Now that you have read the famous Erratica version of Bengalees’ accshent…, and you have laughed several time at the way she made fun of the Bengali accshent… let me now enlighten you with something I have experienced.
After I stepped out of the small ‘well’ called India, into a vast arena called global space, I underwent a massive transformation in the way I looked at people. Before this, I had the idea that you have to talk in the American accent in Canada and you had to know perfect English to be able to settle down in the foreign land.
But, the reality was quite different. Not only are people here not being able to speak English with proper grammar, they didn’t have any stock of words. For instance, if you spoke about a garbage-bin, they will understand you perfectly, but if you say ‘dust-bin’ or ‘rubbish-bin’ people will only stare at you. Simple words like ‘encounter’ or ‘disperse’ will make perfectly Canadian people with English as their mother-tongue look at you squarely and ask, “Sorry?” If you say, “Pardon” instead of “Sorry?” they won’t understand. They don’t even understand “Double P”. They would instead say “P P” while spelling a word.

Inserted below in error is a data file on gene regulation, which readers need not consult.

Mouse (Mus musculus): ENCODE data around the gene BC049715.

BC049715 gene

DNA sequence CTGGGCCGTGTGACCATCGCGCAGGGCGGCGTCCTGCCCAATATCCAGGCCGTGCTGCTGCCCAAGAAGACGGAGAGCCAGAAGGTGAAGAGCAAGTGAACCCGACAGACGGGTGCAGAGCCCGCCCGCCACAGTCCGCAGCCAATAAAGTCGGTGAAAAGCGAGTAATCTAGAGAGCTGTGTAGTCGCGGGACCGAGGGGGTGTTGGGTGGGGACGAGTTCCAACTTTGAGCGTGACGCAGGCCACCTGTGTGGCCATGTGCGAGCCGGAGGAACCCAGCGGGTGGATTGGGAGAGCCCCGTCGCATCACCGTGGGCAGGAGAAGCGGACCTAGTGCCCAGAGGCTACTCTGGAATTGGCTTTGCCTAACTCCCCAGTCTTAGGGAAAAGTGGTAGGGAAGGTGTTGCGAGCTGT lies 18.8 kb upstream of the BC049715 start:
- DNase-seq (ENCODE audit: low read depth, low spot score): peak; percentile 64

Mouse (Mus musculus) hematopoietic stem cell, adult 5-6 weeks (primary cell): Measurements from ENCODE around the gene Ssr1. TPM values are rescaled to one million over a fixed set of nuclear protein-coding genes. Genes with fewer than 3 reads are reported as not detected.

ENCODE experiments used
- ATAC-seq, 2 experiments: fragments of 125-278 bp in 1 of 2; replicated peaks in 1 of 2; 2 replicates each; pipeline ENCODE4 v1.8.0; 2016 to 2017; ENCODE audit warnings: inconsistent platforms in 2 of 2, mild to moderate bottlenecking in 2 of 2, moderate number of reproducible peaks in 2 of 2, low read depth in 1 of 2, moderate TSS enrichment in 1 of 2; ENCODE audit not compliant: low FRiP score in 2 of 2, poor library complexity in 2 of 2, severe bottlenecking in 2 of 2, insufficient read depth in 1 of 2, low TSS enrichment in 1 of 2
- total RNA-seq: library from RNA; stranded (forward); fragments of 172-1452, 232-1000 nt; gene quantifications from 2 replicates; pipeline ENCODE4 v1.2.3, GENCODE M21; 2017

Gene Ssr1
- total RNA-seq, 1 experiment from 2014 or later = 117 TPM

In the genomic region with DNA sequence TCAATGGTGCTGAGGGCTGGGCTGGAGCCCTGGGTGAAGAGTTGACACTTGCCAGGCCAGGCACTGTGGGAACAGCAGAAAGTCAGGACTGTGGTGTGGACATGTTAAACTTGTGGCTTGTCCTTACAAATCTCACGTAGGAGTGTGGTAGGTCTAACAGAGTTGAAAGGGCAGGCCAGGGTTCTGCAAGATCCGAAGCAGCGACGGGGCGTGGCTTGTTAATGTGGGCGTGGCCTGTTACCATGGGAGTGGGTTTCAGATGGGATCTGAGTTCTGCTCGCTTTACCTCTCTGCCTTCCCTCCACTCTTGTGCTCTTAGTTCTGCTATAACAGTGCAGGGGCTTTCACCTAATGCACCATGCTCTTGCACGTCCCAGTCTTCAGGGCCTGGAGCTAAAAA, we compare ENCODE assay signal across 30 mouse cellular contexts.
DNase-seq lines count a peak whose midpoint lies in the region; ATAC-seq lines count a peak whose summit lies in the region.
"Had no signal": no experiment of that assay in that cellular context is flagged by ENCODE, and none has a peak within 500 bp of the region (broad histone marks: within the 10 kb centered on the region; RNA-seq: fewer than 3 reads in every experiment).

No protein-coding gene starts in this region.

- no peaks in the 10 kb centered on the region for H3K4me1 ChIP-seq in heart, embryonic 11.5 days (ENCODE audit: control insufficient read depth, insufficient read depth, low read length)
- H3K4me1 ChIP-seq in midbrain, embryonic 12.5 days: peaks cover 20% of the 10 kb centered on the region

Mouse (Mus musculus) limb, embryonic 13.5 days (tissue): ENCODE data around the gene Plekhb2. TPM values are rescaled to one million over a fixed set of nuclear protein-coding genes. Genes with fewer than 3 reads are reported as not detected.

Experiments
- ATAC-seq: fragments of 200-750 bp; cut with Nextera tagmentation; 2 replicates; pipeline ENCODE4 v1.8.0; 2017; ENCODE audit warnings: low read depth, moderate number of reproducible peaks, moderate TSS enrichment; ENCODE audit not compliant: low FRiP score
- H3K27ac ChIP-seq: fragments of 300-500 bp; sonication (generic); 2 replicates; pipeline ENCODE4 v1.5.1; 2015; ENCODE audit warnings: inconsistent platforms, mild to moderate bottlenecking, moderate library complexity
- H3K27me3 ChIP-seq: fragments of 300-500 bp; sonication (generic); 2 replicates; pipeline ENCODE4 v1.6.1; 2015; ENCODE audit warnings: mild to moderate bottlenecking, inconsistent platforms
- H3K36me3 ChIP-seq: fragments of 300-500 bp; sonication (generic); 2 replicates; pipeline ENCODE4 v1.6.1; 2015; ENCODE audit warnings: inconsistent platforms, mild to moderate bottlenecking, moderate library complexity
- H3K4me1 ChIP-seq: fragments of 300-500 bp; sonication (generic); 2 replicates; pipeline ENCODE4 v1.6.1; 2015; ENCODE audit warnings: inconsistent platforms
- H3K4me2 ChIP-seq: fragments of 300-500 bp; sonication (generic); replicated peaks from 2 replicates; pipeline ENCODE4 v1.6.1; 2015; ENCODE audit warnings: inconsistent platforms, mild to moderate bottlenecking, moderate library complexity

I took almost two years just learning which words they use and how to incorporate just those words in my vocabulary, trimming my word usage to the minimum.
Moreover, there are several accents used in English language and the beauty of this place is that you are appreciated for your own accent. There are the Polish accents, the Spanish accents, the Caribbean accent and the Indian-Pakistani accent and many more. Far from criticizing them, if you actually try to copy the Canadian accent, they will actually say, “Sorry?” till you come down to your own accent and speak.
In fact, people cannot often remember my name and then I tell them, “You can call me Carey (omitting the ‘b’ in my name). But if I introduce myself to people as ‘Carey’, they will ask, “But Aren’t you Indian? How do have a Canadian name?”
It so happened that once my husband, whose pet name is Rony, was calling a Canadian and said that his name was “Rony”. The person on the other side said, “But that’s your adopted name, right? What’s your real name?”
So Rony said, “My good name is Aniruddha, and my REAL pet name is Rony.”
The person refused to believe it and gave a lecture at how different names and accents from different cultures and countries sound so beautiful.
In fact, the other day, a Polish lady, Irja, came to my house and saw my gods and goddesses, asked curiously about them and was enthralled at my religion. We spoke at length about our skin color differences and religions and accents and how this array of cultures is making Canada such a global meting pot.
Well, when I landed here I spoke about India being a cultural melting pot too. But after reading such immature articles in such renowned newspapers I feel ashamed. India has such biased and narrow-minded writers like Bachi Karkaria… I wish Karkaria would come and stay with me in Canada for a year. I am sure she will go through a metamorphosis and be able to write better in future.
Thanks for reading.